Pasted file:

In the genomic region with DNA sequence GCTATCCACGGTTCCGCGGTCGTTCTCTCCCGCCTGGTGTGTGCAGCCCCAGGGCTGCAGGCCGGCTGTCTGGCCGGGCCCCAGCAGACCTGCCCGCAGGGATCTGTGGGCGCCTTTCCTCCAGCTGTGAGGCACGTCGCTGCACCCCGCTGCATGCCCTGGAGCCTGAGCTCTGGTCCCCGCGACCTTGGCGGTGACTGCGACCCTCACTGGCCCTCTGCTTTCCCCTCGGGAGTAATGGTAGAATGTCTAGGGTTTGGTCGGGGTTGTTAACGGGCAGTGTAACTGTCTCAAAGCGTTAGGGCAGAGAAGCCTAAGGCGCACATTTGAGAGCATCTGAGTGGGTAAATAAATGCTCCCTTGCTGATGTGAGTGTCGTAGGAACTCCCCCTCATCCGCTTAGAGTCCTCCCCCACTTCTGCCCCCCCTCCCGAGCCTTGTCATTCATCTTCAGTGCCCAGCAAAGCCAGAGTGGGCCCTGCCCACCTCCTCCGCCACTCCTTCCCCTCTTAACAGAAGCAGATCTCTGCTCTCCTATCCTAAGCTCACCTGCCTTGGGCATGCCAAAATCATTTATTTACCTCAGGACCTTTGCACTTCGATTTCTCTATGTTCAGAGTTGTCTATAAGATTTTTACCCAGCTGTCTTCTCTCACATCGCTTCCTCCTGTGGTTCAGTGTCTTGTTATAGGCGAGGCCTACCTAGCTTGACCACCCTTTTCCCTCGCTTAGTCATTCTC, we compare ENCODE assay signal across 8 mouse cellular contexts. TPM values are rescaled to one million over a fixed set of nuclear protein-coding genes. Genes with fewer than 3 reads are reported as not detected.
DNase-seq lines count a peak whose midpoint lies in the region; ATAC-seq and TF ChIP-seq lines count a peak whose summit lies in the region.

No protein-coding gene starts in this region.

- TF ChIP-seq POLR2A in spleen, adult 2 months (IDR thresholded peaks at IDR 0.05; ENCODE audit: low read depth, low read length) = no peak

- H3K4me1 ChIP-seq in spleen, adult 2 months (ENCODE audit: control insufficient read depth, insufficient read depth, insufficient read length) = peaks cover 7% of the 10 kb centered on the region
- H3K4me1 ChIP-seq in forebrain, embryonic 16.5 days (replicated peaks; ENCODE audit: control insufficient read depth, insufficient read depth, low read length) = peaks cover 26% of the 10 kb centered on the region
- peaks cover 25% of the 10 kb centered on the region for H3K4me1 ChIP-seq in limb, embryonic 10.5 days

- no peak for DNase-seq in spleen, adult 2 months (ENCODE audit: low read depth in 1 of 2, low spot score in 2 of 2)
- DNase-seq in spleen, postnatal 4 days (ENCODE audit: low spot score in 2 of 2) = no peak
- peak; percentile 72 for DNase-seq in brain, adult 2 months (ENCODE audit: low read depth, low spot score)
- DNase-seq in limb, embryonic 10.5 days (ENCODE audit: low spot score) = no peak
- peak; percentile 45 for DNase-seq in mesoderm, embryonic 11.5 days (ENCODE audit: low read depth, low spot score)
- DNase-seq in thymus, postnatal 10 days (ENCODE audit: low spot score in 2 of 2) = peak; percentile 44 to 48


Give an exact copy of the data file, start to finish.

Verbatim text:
In the genomic region with DNA sequence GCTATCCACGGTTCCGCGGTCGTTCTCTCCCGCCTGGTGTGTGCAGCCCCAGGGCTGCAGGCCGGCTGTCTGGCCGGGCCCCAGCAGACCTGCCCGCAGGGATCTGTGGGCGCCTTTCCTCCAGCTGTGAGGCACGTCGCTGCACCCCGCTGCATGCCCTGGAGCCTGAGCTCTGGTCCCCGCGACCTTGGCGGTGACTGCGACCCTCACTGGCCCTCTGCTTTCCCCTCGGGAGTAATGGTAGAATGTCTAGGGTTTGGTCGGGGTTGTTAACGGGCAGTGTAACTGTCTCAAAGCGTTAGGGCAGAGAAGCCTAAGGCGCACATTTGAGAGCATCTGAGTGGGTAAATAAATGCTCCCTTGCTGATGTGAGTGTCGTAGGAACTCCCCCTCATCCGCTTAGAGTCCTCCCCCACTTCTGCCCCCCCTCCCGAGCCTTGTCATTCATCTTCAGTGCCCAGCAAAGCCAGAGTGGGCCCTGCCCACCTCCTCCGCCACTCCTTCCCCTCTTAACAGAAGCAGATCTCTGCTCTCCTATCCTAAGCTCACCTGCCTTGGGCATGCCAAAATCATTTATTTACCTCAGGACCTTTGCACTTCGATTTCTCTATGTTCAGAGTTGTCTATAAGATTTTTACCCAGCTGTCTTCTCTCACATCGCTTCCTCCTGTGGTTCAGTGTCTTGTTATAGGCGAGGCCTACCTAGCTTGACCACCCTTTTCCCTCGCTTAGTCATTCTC, we compare ENCODE assay signal across 8 mouse cellular contexts. TPM values are rescaled to one million over a fixed set of nuclear protein-coding genes. Genes with fewer than 3 reads are reported as not detected.
DNase-seq lines count a peak whose midpoint lies in the region; ATAC-seq and TF ChIP-seq lines count a peak whose summit lies in the region.

No protein-coding gene starts in this region.

- TF ChIP-seq POLR2A in spleen, adult 2 months (IDR thresholded peaks at IDR 0.05; ENCODE audit: low read depth, low read length) = no peak

- H3K4me1 ChIP-seq in spleen, adult 2 months (ENCODE audit: control insufficient read depth, insufficient read depth, insufficient read length) = peaks cover 7% of the 10 kb centered on the region
- H3K4me1 ChIP-seq in forebrain, embryonic 16.5 days (replicated peaks; ENCODE audit: control insufficient read depth, insufficient read depth, low read length) = peaks cover 26% of the 10 kb centered on the region
- peaks cover 25% of the 10 kb centered on the region for H3K4me1 ChIP-seq in limb, embryonic 10.5 days

- no peak for DNase-seq in spleen, adult 2 months (ENCODE audit: low read depth in 1 of 2, low spot score in 2 of 2)
- DNase-seq in spleen, postnatal 4 days (ENCODE audit: low spot score in 2 of 2) = no peak
- peak; percentile 72 for DNase-seq in brain, adult 2 months (ENCODE audit: low read depth, low spot score)
- DNase-seq in limb, embryonic 10.5 days (ENCODE audit: low spot score) = no peak
- peak; percentile 45 for DNase-seq in mesoderm, embryonic 11.5 days (ENCODE audit: low read depth, low spot score)
- DNase-seq in thymus, postnatal 10 days (ENCODE audit: low spot score in 2 of 2) = peak; percentile 44 to 48